The Hippocratic Oath is an oath of ethics historically taken by physicians. According to Wikipedia, it requires a physician to swear to uphold specific ethical standards. The original oath is rather long, but it is commonly simplified to this idea: “First do no harm.”
This got me thinking: Is there an equivalent for forecasters? What harm(s) can a forecaster easily avoid?
Based on my past work, here are some examples:
- Avoid the harm of being worse than the naïve (or simple) forecast.
What is a naïve forecast you ask? Here are some examples:
Forecast in this period
- = Actual in the previous period, OR
- = Average of actuals in previous 3 periods, OR
- = Actual in the period which happened exactly 1 cycle (most commonly a year) earlier
- All these are super easy and can be done in Excel. One might even consider taking a weighted average of these naïve methods and calling it the forecast.
- Stop creating unnecessary and avoidable errors by forecasting the unforecastable combinations. For example, only 1-2 data points in history, too big of gaps between data points, etc. Very often, users will extrapolate these minimal data points to some trend. The data simply does not exist to suggest a trend in many cases.
- Stop making the forecast worse by including the human input that is demonstrably bad. You will find that there are plenty of forecasters who consistently make the forecast 5-10-15% points worse compared to the naïve forecast. Ignore their input. This must be done properly though, after appropriate conversation backed by facts. One should avoid doing it in a way that creates an emotional response or a political backlash.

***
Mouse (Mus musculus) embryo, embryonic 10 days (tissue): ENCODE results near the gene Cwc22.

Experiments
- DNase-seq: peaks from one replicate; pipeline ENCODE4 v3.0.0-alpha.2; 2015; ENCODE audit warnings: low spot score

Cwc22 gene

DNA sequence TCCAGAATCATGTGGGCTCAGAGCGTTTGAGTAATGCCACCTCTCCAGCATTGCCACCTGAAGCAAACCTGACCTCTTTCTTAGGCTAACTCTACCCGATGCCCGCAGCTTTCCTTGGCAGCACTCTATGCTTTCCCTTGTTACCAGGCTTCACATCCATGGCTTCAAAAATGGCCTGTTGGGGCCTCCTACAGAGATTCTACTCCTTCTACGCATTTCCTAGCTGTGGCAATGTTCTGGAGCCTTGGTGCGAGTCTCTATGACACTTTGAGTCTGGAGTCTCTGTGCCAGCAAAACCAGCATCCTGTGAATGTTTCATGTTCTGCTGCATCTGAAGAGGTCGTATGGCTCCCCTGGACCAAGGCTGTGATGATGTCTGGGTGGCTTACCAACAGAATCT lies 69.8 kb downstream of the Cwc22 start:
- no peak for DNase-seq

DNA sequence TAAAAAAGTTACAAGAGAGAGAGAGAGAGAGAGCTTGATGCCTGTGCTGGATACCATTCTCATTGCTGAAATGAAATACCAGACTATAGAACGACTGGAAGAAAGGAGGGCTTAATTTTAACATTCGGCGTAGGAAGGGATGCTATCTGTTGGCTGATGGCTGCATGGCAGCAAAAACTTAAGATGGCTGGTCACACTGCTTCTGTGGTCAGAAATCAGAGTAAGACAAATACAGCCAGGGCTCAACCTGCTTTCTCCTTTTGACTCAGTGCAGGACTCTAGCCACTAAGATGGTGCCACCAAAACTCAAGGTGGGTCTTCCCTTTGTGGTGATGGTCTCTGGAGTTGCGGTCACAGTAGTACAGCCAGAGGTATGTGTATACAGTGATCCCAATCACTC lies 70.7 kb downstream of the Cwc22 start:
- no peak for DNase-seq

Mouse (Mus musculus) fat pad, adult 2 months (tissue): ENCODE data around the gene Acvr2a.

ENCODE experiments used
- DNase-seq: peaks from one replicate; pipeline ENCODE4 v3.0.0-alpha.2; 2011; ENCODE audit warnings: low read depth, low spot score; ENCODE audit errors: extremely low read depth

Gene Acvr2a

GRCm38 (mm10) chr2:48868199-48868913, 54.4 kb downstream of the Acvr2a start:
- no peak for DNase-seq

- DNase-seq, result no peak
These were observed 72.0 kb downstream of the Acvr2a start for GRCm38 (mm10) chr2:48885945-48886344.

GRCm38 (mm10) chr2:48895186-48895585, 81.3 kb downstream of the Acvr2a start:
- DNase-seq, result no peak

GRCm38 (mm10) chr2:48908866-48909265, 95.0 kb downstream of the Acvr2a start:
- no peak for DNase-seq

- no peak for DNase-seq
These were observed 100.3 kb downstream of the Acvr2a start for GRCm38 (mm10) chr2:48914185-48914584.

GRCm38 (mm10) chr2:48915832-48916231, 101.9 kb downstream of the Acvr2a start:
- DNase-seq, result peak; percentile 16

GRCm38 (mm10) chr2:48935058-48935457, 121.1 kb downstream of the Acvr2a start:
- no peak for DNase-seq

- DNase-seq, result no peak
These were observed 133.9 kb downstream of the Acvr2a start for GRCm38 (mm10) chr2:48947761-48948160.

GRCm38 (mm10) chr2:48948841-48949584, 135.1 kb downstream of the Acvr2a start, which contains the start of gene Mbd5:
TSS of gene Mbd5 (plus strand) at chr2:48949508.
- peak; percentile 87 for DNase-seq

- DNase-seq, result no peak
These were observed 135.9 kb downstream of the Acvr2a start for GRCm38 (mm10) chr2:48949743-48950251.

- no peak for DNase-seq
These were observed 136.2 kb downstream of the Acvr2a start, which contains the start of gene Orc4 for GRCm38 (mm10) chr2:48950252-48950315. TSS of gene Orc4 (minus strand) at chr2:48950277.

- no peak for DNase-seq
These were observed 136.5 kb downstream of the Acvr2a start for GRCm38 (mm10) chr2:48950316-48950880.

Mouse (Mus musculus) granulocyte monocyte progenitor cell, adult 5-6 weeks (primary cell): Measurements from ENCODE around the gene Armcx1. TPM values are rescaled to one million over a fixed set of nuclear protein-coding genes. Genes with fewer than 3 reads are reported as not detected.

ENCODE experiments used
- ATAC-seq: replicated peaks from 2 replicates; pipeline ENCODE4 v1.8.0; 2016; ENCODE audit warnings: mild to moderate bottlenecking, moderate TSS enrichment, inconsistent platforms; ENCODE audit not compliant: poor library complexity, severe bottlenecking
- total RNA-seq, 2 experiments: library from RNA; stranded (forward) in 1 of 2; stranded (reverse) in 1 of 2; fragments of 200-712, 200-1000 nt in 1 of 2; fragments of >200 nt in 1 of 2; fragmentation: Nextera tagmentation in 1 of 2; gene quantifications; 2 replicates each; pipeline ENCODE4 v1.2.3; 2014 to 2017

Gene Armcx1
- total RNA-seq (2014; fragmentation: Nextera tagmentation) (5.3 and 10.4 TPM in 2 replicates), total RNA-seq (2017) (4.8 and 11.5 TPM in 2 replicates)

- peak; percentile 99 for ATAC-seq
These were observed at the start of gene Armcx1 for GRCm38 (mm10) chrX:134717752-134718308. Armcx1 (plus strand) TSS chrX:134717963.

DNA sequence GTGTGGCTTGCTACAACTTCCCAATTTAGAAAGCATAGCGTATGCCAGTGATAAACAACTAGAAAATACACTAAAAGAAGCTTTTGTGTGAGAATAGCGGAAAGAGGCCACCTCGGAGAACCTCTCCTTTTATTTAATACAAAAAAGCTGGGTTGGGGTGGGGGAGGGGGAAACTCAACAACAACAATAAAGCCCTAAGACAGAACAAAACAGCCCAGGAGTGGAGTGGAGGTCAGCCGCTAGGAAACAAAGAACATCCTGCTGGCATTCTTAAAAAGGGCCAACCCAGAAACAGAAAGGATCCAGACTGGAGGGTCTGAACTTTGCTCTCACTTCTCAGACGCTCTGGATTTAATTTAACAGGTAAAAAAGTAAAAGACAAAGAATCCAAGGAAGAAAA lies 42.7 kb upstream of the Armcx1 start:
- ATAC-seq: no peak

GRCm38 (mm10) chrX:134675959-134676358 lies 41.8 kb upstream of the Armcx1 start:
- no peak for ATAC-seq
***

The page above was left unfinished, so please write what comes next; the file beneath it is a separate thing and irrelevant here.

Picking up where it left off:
- Often this will include clear signs of bias. Bias, once identified, is easy to correct.
- Cultivate a way to combine the different forecast inputs that are proven to be good. This could be across product families, time periods, or people. For example:
- For product families 1, 3, and 7, the statistical forecast is the only one worth considering.
- For product families 2 and 5, sales input is much better.
- For product family, both forecasts are very good and therefore an average of the two makes sense.
- One can similarly differentiate across periods; in periods in the near future, sales input might be good. In the outer periods, their forecast might need to be completely ignored.
Agree? Do you have other ideas? Please share via comments.